Less than roughly half a season into the four-year, $56 million deal the Detroit Pistons inked with Josh Smith in summer free agency, the team might already be open to parting ways with the 28-year-old temperamental forward.
ProBasketballTalk.com is reporting, the team has grown nearly as disappointed with Smith’s moody ways as he has with being forced to spend so much of his time playing out of character and in unfamiliar settings.
It’s all meant for what thus far easily rates as Smith’s worse statistical campaign in nine NBA seasons. Smith is averaging just 15 points this season, compared to 18 over his last three as an Atlanta Hawk. Perhaps even more glaringly, his rebounds are down by at least two a game over that same period and he’s suddenly struggling with supplying all the off-the-chart intangibles that have long and uniquely made him Josh Smith.
Long regarded as one of the league’s premier front-court defenders, Smith still fares well enough guarding four men in the post, but with a starting front-line that also includes Greg Monroe and Andre Drummond, more often than not, he now finds him out on the perimeter trying to guard quicker, more skilled and savvy small forwards.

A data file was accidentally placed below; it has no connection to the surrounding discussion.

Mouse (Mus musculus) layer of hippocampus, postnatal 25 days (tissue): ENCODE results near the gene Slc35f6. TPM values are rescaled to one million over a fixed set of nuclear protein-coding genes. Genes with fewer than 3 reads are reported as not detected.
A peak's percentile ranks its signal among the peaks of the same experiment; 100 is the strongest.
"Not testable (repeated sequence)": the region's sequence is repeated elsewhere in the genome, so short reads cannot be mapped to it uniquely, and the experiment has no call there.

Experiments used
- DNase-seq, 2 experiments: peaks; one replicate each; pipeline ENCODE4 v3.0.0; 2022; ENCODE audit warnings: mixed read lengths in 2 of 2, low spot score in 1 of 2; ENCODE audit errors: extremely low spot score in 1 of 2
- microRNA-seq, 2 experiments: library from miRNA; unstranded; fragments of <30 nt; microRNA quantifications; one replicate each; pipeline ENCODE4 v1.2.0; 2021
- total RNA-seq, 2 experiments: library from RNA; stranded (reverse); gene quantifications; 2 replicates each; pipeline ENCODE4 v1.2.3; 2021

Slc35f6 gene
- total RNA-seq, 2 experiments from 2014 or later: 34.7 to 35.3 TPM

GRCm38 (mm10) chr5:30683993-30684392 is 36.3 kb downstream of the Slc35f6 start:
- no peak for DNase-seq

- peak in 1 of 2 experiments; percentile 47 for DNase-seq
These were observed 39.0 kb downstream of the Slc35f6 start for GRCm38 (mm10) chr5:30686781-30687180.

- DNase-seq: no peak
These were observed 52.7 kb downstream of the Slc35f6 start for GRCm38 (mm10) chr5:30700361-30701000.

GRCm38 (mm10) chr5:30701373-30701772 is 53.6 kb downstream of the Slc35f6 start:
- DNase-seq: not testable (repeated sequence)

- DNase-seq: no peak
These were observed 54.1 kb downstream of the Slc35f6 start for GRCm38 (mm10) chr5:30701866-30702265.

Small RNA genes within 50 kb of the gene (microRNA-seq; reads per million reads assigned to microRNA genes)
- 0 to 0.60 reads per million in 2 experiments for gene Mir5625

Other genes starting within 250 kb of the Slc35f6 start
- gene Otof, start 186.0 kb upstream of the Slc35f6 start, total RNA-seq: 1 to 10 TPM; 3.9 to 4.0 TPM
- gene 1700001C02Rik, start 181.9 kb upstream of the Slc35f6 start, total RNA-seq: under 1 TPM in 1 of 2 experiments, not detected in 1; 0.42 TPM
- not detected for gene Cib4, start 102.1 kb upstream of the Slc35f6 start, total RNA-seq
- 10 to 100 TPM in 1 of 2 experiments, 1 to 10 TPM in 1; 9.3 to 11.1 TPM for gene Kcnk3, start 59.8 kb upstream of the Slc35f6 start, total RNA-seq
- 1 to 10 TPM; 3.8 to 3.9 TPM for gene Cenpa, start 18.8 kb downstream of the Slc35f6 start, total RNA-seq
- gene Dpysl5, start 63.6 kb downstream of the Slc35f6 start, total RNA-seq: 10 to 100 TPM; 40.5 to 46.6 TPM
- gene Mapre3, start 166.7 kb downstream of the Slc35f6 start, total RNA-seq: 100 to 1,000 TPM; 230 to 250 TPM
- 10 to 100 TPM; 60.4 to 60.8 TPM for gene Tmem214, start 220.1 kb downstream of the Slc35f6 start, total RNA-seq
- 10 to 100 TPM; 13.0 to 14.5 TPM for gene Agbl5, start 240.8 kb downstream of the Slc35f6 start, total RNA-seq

On the offensive-end of the floor, Smith’s shot selection has also often been a bone-of-contention for rookie coach Maurice Cheeks, as his growing frustrations seemingly have led him back to his old habits of firing up boneheaded and wayward jumpers.
After weeks of speculation, even Monroe might be on the block, ESPN reported this week the Pistons are letting all would-be-seekers instantly know the 23-year-old, 6-foot-11, 250 pound, fourth-year stud is not available, thus further fueling talk Smith may indeed prove to be the odd man out.
While the three plus years remaining on Smith’s $56 million deal make him a difficult piece to move, ProBasketballTalk reports deals with Boston for Gerald Wallace, the Knicks for Andrea Bargnani and the Bobcats for Ben Gordon have been proposed largely based on the fact the contractual numbers for all the proposed teams involved make sense for all the would-be parties.
Through all the turmoil, the Pistons remain a viable Eastern Conference playoff contender, currently sitting as the No. 10 seed but still less than two games behind Charlotte for the conference’s final playoff spot.